Critics have sure sung their praises for Darren Aronofsky’s emotional drama The Whale, adapted from Samuel D. Hunter’s play of the same name. The movie had its world premiere at the 79th Venice International Film Festival on September 4, 2022 before having its North American premiere at the 2022 Toronto International Film Festival on September 11, 2022, where Brendan Fraser also received the Tribute Award for Performance for his leading role.


Known for his roles in The Mummy franchise and Doom Patrol, the leading man makes a splash in this new movie, stepping into the role of a 600-pound man named Charlie. Visually and physically, Fraser commits to the role, glimmering under a constant sheen of sweat, stumbling around via walker, and navigating his character’s life using various handicap accessibility tools. He also dons a 300-pound fat suit (among other prosthetics), which has evoked some critique from spectators, both commenting on the specificity of his portrayal and the general usage of fat suits in Hollywood. It’s fair to say that he’s gotten off easier than Sarah Paulson in Impeachment: American Crime Story and other offenders, and perhaps that’s credited to the challenging nature of the role and the genuineness of Fraser’s performance.

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From the very beginning, Fraser’s Charlie is more than what meets the eye. We meet him as an online professor, one who is too shy and insecure to turn on his camera while teaching over Zoom. “Is your camera still broken?” a student asks. He is a critically kind man who is dedicated to his students and encourages them to write what they feel, not what they think he wants to hear. He apologizes needlessly, oftentimes for merely existing—a notion known way too well by women—as if he’s a waste of space, despite reassurance and support from his friend-slash-odd-duty nurse, Liz, played by Hong Chau.

Here’s the kicker: Charlie is dying due to his obesity and inactive lifestyle, and the movie plays with time stamps on the screen, naturally building anticipation and dread among its viewers. Like many overweight people, Charlie avoids hospitals, and while he doesn’t credit it to the oftentimes demeaning experiences plus-size individuals face in medical settings, it may play a role given his intense insecurities. But playing a bigger role is the cost of medical care in the United States as he insists that a trip to the ER may cause him to go bankrupt. The Whale offers brilliant commentary on the failure of the United States culture and healthcare system, which have both contributed to making people feel ashamed of their bodies and keeping them from accessing adequate care, both physically and mentally.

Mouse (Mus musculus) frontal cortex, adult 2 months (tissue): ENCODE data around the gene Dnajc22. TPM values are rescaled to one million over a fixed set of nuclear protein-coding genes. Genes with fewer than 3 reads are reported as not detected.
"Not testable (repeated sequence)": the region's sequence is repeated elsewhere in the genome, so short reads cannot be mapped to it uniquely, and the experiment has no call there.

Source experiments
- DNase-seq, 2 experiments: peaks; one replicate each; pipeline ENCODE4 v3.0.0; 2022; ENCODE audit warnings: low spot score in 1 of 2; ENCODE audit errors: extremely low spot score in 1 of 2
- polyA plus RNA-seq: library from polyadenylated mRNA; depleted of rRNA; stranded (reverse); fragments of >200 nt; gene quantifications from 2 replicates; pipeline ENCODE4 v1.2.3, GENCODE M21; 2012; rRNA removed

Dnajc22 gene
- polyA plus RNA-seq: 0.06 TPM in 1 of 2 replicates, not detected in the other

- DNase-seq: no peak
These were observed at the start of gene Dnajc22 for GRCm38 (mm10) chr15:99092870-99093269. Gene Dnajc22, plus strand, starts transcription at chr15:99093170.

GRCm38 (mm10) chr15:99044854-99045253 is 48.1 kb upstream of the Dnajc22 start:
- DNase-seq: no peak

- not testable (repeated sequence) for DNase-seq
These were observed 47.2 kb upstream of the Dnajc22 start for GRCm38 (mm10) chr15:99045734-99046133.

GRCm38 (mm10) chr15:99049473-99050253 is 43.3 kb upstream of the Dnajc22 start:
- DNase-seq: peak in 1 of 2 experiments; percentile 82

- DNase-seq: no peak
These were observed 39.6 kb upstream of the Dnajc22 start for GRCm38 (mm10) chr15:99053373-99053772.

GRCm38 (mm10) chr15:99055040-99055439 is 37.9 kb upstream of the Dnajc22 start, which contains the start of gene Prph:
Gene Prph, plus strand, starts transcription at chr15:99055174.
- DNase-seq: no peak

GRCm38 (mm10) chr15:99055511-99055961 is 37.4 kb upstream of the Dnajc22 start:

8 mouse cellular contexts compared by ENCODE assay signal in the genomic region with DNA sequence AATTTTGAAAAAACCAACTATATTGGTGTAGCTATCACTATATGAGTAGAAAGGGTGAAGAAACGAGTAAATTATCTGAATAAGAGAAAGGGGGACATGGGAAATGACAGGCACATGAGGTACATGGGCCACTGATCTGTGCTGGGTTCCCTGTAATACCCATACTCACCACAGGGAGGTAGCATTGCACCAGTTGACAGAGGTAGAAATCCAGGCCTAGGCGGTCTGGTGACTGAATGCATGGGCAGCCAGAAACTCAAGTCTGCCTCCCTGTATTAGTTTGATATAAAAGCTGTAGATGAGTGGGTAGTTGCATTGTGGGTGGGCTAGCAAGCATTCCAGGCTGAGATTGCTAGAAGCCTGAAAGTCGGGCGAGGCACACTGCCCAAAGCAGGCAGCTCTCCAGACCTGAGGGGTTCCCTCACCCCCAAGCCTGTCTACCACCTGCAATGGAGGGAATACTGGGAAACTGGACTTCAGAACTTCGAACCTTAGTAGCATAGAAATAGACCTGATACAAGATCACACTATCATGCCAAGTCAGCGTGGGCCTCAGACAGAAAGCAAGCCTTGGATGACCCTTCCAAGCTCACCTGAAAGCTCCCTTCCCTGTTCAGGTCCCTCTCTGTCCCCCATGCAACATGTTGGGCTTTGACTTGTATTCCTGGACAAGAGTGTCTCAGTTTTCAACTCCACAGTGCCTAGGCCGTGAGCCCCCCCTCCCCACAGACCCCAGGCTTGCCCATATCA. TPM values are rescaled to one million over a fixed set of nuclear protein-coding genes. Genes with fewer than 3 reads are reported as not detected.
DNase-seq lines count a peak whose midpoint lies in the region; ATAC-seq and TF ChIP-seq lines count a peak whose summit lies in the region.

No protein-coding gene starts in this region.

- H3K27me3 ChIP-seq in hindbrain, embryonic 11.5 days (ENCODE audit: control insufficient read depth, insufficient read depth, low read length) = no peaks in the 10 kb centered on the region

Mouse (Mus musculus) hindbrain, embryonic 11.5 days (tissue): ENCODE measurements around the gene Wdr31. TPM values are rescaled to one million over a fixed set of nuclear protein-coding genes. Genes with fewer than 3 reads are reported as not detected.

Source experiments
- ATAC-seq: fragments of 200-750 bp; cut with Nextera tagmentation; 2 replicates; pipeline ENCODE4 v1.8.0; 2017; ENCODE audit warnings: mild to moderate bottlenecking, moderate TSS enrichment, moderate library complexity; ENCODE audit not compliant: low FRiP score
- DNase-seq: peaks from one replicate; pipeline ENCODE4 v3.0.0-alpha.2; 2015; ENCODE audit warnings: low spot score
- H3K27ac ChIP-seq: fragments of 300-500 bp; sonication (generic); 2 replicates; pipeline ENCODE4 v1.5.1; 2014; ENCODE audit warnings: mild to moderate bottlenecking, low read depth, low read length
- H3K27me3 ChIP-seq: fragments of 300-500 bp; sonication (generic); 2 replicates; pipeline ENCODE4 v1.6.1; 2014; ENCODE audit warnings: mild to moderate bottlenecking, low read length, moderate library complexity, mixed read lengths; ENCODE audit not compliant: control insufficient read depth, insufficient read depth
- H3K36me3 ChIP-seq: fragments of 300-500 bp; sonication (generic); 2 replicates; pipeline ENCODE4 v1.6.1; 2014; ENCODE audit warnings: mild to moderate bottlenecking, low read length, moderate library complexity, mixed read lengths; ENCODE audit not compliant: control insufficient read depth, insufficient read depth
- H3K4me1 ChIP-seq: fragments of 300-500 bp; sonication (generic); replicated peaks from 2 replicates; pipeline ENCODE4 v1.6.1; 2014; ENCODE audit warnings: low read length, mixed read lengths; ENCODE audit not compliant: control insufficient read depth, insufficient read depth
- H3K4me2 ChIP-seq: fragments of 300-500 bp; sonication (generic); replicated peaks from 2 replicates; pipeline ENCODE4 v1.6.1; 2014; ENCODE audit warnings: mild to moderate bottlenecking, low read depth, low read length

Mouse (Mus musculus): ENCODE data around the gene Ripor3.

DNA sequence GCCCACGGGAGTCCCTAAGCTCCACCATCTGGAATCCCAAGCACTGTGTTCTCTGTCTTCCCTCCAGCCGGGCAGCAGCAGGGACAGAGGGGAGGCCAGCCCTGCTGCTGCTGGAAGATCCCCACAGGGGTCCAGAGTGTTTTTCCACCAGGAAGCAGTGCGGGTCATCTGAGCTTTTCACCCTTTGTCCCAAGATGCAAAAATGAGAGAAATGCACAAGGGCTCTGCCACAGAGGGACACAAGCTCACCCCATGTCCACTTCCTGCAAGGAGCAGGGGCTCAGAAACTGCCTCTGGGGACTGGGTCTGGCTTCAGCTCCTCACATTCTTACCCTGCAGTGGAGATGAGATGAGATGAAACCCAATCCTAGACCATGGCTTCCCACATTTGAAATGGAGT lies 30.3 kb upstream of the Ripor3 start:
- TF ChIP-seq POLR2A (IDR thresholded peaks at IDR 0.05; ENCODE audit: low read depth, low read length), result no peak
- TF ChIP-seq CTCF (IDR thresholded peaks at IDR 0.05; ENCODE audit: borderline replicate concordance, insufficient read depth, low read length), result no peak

In the drama, obesity is viewed similarly to addiction, in the sense that Charlie is unable to stop binging on food (which is considered an eating disorder). His draw to this coping mechanism was sparked by the loss of his partner, Alan. Charlie, upon learning of his own unfortunate demise, decides to reconnect with his estranged daughter, Ellie, played by Sadie Sink from Stranger Things fame.

Carrying an identity shaped by her father’s sudden absence at age eight and her mother’s distance and alcoholism, Ellie is a firecracker of angst and righteous anger. She hurls slurs at her father, bringing the man to tears, and they eventually strike up a deal: She gets a few hundred thousand dollars and some school papers written in exchange for spending time with the lonely man. This storyline ebbs and flows predictably and dominates the movie, but with such sharp dialogue and intimate direction that it flows naturally.

At its surface, The Whale is a front-row seat to the biggest sh*tshow in the world and follows a dysfunctional family in denial of their journey coming to an end, but with a careful script and brilliant performances from all (Oscar nom predictions for Sink and Fraser), it transports itself to something much more. The tearjerker becomes a tragic exploration of grief, heartbreak, and addiction. It becomes a story about a man, with an unwavering belief in humanity, who seemingly gave up on himself before the world was willing to let him go.

The Whale will release theatrically on December 9, 2022.

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